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Baseball Tue Apr 20 2010

Things Are Bad But The Sox Are Showing Improvement

It would be easy to say that the problem with the Sox right now is simply hitting or pitching, or Gavin Floyd or Mark Kotsay, or maybe bad coaching. But it's not. The South Siders have good days and they have off days, like any other team. And yes, they do have problems, like any other team, it's just not one that's easy to boil down.

No player in particular is weighing the team down so let's not hate on Jake Peavy shall we? He pitched a pretty good game last time --not Cy Young-caliber-- but still much improved from earlier outings this season. If you didn't watch last Saturday's game or got so discouraged that you decided to turn it off prematurely (as I was inclined to do), Peavy pitched seven innings and let in two runs and four hits over 109 pitches. That's not great but it's not horrible and it's an improvement from Peavy's previous games this season. Keep in mind also that this was against a Cleveland Indians that are much better than in previous years. I say that this was an off day for Peavy and his two previous outings were flukes. Again, everyone has a bad day or two but you don't see any sensible baseball fan calling for Gavin Floyd's retirement do you?

Next, let's look at hitting. For a little while now I've been saying that Gordon Beckham is the same player the Sox have had for years: the promising young buck who never ends up being anything (read: Brian Anderson). Yet Beckham has the best On-Base Percentage of any of the current White Sox hitters and he has 12 home runs under his belt, more than famous sluggers like Konerko or Pierzynski this year.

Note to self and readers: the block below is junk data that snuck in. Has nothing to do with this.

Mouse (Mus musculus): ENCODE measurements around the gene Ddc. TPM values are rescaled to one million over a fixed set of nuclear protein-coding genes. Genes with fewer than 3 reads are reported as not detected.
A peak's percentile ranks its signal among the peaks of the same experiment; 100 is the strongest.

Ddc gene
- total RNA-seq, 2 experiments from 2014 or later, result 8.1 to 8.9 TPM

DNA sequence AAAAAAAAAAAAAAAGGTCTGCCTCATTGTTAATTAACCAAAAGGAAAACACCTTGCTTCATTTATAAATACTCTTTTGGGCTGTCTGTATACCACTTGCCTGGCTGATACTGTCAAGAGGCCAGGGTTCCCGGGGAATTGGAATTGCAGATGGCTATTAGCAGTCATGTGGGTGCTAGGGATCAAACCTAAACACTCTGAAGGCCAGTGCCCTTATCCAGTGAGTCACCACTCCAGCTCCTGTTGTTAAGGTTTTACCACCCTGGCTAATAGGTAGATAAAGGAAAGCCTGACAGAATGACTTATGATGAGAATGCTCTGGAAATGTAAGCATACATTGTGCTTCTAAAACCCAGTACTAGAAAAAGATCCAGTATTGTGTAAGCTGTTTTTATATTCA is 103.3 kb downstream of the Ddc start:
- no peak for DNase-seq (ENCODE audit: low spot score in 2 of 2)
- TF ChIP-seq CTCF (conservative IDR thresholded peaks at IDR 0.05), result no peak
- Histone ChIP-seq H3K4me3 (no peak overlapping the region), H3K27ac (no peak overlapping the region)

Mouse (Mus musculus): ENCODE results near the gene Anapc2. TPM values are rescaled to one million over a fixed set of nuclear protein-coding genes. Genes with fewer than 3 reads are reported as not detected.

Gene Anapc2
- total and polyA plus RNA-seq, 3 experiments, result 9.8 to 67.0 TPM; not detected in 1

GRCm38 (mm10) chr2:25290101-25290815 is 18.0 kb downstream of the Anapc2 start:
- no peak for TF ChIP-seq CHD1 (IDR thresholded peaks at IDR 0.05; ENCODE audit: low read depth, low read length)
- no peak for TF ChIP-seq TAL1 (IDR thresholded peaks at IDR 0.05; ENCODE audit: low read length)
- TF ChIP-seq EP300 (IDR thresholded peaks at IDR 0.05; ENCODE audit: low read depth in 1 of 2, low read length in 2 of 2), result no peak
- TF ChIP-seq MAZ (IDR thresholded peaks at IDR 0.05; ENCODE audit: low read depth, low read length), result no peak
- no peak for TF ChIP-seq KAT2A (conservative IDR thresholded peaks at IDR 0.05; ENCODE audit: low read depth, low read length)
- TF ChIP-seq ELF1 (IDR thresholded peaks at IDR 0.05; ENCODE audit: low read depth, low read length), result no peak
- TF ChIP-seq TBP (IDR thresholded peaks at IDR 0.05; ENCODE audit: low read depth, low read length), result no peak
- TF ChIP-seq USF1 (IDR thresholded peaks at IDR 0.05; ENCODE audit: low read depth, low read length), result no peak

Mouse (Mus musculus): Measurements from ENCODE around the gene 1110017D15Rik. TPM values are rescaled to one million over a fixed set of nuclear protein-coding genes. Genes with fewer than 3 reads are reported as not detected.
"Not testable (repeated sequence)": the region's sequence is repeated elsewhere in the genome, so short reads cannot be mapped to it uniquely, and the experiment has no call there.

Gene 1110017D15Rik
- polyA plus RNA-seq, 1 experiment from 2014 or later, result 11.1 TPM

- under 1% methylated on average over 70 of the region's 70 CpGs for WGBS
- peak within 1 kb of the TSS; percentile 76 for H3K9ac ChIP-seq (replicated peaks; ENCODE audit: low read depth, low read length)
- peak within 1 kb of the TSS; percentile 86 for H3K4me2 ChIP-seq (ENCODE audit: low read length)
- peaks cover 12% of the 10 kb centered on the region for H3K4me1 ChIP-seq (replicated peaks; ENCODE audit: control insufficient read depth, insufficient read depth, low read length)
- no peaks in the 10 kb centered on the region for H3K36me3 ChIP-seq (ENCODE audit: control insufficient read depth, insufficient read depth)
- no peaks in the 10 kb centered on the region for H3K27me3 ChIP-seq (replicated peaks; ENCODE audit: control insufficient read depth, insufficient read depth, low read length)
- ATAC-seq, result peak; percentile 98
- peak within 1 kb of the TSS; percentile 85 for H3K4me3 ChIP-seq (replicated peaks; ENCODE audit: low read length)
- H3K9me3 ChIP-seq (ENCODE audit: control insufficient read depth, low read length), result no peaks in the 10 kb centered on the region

Beckham isn't alone. In a piece on Juan Pierre, MLB.com Reporter Scott Merkin wrote "Pierre has begun a steady climb back toward excellence. He already feels better in the season's second week than he did during his first week as an American Leaguer." Indeed, Pierre has made it a habit of bucking up Sox fans during a particularly rough couple of innings with a base hit or a homerun.

So far I've been describing the glass half-full for the Sox. Make no mistake, there's plenty of room for improvement. Even though the Sox have earned a good number of runs in each game so far they've mainly come from homeruns. That's all well and good; a good baseball team needs to be able to get the fireworks going, but they can't depend on it and that's exactly what the South Siders have been doing. Add that to inconsistent pitching and lack of a definitive closer (is it Thornton or Jenks?) and no wonder the Sox are one of the worst teams in baseball right now.

Nevertheless, I have faith. The Sox have never been a fast team. In my Sox-watching lifetime I can remember far more games won in the later innings or off of players who are by no means fast runners than anything else. This is a team that takes its time to dominate.

No, they aren't out yet, just wait.

 
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